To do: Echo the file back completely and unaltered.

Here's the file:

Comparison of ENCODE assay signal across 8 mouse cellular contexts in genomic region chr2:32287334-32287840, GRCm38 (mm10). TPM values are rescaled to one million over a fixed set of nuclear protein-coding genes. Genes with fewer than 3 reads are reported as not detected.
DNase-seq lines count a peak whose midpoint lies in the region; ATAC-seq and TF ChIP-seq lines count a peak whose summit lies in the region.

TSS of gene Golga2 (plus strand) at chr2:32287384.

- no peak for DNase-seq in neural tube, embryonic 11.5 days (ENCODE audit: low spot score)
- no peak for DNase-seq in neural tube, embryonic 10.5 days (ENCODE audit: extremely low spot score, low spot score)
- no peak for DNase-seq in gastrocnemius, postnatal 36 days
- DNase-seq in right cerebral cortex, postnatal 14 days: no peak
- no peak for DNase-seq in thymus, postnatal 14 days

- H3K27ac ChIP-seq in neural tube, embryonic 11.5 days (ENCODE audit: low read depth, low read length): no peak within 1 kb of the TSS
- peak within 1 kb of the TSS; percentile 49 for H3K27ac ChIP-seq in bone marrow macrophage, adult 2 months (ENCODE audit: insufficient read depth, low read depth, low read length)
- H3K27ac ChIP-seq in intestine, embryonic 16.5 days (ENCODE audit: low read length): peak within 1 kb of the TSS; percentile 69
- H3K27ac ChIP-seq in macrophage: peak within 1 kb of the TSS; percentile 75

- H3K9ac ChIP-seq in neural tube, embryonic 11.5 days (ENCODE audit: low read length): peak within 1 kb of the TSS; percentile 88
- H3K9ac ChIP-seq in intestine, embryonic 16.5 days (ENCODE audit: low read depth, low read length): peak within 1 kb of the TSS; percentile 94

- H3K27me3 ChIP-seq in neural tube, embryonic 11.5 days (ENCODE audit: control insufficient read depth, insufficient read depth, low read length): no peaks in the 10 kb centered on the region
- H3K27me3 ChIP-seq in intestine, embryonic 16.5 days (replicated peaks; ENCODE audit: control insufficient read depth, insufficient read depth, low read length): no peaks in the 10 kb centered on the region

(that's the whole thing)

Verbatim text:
Comparison of ENCODE assay signal across 8 mouse cellular contexts in genomic region chr2:32287334-32287840, GRCm38 (mm10). TPM values are rescaled to one million over a fixed set of nuclear protein-coding genes. Genes with fewer than 3 reads are reported as not detected.
DNase-seq lines count a peak whose midpoint lies in the region; ATAC-seq and TF ChIP-seq lines count a peak whose summit lies in the region.

TSS of gene Golga2 (plus strand) at chr2:32287384.

- no peak for DNase-seq in neural tube, embryonic 11.5 days (ENCODE audit: low spot score)
- no peak for DNase-seq in neural tube, embryonic 10.5 days (ENCODE audit: extremely low spot score, low spot score)
- no peak for DNase-seq in gastrocnemius, postnatal 36 days
- DNase-seq in right cerebral cortex, postnatal 14 days: no peak
- no peak for DNase-seq in thymus, postnatal 14 days

- H3K27ac ChIP-seq in neural tube, embryonic 11.5 days (ENCODE audit: low read depth, low read length): no peak within 1 kb of the TSS
- peak within 1 kb of the TSS; percentile 49 for H3K27ac ChIP-seq in bone marrow macrophage, adult 2 months (ENCODE audit: insufficient read depth, low read depth, low read length)
- H3K27ac ChIP-seq in intestine, embryonic 16.5 days (ENCODE audit: low read length): peak within 1 kb of the TSS; percentile 69
- H3K27ac ChIP-seq in macrophage: peak within 1 kb of the TSS; percentile 75

- H3K9ac ChIP-seq in neural tube, embryonic 11.5 days (ENCODE audit: low read length): peak within 1 kb of the TSS; percentile 88
- H3K9ac ChIP-seq in intestine, embryonic 16.5 days (ENCODE audit: low read depth, low read length): peak within 1 kb of the TSS; percentile 94

- H3K27me3 ChIP-seq in neural tube, embryonic 11.5 days (ENCODE audit: control insufficient read depth, insufficient read depth, low read length): no peaks in the 10 kb centered on the region
- H3K27me3 ChIP-seq in intestine, embryonic 16.5 days (replicated peaks; ENCODE audit: control insufficient read depth, insufficient read depth, low read length): no peaks in the 10 kb centered on the region